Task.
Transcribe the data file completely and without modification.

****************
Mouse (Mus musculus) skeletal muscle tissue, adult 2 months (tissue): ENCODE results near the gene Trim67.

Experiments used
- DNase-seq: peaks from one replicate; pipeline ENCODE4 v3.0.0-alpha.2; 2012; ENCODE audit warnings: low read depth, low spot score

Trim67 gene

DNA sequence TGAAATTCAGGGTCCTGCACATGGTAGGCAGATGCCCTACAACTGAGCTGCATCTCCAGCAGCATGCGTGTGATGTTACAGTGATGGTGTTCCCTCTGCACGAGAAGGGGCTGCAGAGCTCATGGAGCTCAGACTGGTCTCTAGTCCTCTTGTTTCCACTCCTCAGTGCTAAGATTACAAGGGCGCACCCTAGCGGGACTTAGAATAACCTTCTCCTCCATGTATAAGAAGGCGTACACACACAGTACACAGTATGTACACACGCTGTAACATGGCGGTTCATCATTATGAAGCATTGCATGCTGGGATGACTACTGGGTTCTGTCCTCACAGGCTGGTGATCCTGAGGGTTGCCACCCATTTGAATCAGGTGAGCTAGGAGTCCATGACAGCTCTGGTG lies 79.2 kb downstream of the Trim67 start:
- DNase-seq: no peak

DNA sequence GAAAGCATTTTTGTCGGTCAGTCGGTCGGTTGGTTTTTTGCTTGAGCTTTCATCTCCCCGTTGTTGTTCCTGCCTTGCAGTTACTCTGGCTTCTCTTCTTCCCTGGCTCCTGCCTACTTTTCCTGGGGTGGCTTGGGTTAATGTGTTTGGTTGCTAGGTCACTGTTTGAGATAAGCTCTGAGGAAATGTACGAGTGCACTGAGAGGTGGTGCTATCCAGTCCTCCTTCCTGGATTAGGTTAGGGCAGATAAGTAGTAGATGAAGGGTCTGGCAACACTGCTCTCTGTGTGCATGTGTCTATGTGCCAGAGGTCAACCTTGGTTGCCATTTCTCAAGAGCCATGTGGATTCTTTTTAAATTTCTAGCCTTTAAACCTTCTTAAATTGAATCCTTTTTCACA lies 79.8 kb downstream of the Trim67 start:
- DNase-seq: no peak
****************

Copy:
Mouse (Mus musculus) skeletal muscle tissue, adult 2 months (tissue): ENCODE results near the gene Trim67.

Experiments used
- DNase-seq: peaks from one replicate; pipeline ENCODE4 v3.0.0-alpha.2; 2012; ENCODE audit warnings: low read depth, low spot score

Trim67 gene

DNA sequence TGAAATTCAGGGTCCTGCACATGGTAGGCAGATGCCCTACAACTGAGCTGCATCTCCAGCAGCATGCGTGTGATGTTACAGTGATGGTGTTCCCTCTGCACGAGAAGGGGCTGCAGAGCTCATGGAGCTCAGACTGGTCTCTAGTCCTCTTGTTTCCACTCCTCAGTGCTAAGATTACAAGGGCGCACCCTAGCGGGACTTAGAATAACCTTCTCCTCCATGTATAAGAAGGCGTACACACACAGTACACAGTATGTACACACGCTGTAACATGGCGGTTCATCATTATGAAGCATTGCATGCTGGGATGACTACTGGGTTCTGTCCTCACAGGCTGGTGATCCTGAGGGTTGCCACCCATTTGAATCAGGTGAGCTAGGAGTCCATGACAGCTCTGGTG lies 79.2 kb downstream of the Trim67 start:
- DNase-seq: no peak

DNA sequence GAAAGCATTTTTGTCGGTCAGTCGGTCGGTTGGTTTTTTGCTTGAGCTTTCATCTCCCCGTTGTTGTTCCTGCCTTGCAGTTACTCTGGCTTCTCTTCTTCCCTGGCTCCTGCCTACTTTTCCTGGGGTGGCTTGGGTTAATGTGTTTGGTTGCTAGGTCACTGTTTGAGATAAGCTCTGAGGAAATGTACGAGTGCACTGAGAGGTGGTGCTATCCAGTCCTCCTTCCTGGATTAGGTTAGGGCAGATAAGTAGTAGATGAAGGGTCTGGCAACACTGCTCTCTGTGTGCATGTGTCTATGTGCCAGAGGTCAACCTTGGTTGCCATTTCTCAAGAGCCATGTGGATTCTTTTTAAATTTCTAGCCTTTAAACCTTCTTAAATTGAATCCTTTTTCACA lies 79.8 kb downstream of the Trim67 start:
- DNase-seq: no peak